Beatbuddy gives you hands-free control of the beat
Though noodling is a whole lot of fun, and fingertip calluses certainly need regular workouts, there are times when it would be good to have your very own John Bonham or Mitch Mitchell to provide a rock-steady beat. Playing along to backing tracks or engaging the help of loopers, drum machines or rhythm boxes can work to some degree, but there's little or no room for improvisation or creativity unless you take your hands away from the guitar to mix things up a bit. Billed as the first guitar pedal drum machine, the Beatbuddy from David Packouz puts control of the beat at your feet, leaving your hands free to get on with some serious shredding.
Beatbuddy was born of frustration at not being able to find a stomp that could pound out some rhythm on the fly, with the player able to bring in fills and end with a big finish. "I needed a dedicated drum machine pedal," Packouz reveals. "The closest thing I found was the Sound Master Rhythm 1. It had a total of 8 very bad sounding beats (think pong computer beeps), only an output jack, no fills, no rhythm changes, no accent hits, no tap tempo, and of course no computer interface. So I designed a system of signals where a musician can use a single pedal to start and stop a beat, add fills, transition to different song parts and add accent hits."
His subsequent patent application was granted within a year (which is said to be unusually quick), and a development team including mechanical engineers from TakDesign and electrical and software engineers from BrioConcept worked on the device for two years before arriving at a pre-production prototype. The drum sounds used in Beatbuddy come courtesy of Goran Rista of the GoranGrooves Studio.
Each 3.7 x 6.2 x 2.5 in (94 x 157.5 x 63.5 mm), 1.1 lb (499 g) Beatbuddy will come pre-loaded with 10 drum sets and over 200 complete songs (each song has a different number of parts, including progressions from verse to chorus, and song intros and endings) in beat styles including rock, country, pop and jazz. A 1.8-inch color LCD display on the face displays the chosen songs, kits, time signature and volume level (which are all selected using the knobs and buttons up top). Though tempo can be controlled by turning the appropriate knob, players can also set their own pace using the Tap button or footswitch.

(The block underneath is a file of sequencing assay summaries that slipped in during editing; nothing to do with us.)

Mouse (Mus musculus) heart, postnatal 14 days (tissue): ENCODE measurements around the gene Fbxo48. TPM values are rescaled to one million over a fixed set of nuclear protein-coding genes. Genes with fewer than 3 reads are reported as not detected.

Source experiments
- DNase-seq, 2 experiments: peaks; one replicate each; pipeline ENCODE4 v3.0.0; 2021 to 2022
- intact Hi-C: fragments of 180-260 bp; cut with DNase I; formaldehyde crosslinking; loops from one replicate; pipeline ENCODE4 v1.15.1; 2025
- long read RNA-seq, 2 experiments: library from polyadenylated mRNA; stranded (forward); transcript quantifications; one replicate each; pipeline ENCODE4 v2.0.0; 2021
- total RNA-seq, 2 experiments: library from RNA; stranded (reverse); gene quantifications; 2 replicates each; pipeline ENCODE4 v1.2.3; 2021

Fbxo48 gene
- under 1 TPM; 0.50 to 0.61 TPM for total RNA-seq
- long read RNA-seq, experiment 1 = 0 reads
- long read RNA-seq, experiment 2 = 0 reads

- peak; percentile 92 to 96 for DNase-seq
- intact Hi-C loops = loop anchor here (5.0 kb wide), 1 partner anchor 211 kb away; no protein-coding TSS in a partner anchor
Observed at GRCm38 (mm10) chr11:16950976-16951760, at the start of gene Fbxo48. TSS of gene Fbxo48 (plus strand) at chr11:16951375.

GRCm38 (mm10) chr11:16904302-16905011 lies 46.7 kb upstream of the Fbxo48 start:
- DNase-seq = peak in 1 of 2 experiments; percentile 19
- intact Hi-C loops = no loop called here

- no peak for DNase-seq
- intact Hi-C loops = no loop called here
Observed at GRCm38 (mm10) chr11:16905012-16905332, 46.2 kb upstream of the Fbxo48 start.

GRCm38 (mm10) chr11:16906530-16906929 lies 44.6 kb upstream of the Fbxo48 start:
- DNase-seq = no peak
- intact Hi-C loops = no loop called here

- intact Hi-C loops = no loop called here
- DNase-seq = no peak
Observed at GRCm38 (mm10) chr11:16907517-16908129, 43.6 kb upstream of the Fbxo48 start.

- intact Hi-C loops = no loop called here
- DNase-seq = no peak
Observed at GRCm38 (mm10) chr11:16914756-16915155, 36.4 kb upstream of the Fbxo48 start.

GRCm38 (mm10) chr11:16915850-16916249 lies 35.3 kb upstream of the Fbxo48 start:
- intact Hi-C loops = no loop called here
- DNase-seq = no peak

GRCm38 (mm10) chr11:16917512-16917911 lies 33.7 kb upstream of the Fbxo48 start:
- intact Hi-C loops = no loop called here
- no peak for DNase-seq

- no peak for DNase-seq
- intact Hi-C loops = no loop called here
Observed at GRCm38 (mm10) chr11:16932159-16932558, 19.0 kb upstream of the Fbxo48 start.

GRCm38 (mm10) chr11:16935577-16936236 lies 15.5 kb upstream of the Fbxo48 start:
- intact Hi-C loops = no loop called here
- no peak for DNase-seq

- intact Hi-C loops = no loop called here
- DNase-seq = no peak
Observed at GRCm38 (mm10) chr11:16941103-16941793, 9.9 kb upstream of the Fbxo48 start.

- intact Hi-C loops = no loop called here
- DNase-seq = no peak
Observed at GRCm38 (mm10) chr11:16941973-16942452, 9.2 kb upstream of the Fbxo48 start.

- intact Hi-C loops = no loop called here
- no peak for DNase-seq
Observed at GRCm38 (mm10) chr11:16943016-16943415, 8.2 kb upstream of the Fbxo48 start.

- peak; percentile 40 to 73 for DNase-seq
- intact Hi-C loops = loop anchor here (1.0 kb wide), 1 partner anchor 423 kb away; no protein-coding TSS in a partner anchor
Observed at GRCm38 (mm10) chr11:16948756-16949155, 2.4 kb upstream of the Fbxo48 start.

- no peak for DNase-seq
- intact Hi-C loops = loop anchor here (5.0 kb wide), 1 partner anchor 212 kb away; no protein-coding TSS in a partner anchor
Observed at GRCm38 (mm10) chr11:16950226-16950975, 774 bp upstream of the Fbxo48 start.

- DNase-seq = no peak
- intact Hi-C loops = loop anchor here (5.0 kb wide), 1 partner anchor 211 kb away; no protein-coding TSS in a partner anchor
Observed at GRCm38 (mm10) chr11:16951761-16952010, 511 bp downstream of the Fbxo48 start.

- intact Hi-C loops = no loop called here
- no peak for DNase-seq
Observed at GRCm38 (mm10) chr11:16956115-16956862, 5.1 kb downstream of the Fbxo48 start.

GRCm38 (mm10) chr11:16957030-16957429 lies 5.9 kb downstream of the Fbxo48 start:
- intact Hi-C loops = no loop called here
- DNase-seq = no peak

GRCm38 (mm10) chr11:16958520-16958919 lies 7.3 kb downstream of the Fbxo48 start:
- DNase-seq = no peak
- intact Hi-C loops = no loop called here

The Beatbuddy has a 600 MHz ARM Cortex A8 processor at its heart, and 1 GB of DDR2 system memory. The device includes an SD card slot for expansion and a mini-USB port for connection to a computer running companion software, with which users will be able to load up custom beats and kits, and add additional percussion parts to songs (such as fills, a bridge or perhaps a 20-minute drum solo).
The developers plan to make additional free and premium content available for download, and intend to launch an online Beatbuddy community, where members can upload and share drum patterns, rhythms and drum sets with others.
The sides of the anodized aluminum housing are home to a MIDI Sync interface that caters for integration with loopers and effects, mono or stereo in and out jacks, and players can plug headphones into the pedal itself via the built-in 3.5 mm audio jack, then adjust playback volume using the wheel on the right. Of course, this output can also be used to hook up the pedal with a home stereo to accompany whatever acoustic instrument you might choose to play.
The Beatbuddy is powered by a 9 V adapter, and if not switched on, the signal from the guitar will not get through to the amp. If using other effects, then the Beatbuddy needs to be placed at the very end of the chain or the other stomps will change how Beatbuddy will sound – which could actually be kind of cool.
Operation appears a simple enough affair. When you want the rhythm to start, you push down the footswitch. If you want to throw in a fill, you push down again (the pedal can cycle through different fills for a live performance feel). Press and hold to enter transition, and release to end and move onto the next part of the song. Push down the footswitch twice to end with a fill or three times for an abrupt stop.
An external footswitch (not supplied) can be plugged in to add percussive effects like cymbal crashes or hand claps. Users needn't worry too much about being precise when stomping on the footswitch to start or end a drum part, the pedal will always finish a song part at the end of a bar.
Beatbuddy has launched on Indiegogo to go from working prototype to market product. At the time of writing, there are a few really early bird specials still available for US$179, which includes a t-shirt listing 10 amusing reasons why the pedal is better than a regular human drummer. Once these units have been reserved, the standard early pledge level rises to $199.
The campaign smashed through its funding target in less than 24 hours, so if all goes as expected, shipping will begin in April next year, ahead of an August retail launch.
The pitch video below details the main features, and shows the Beatbuddy in action.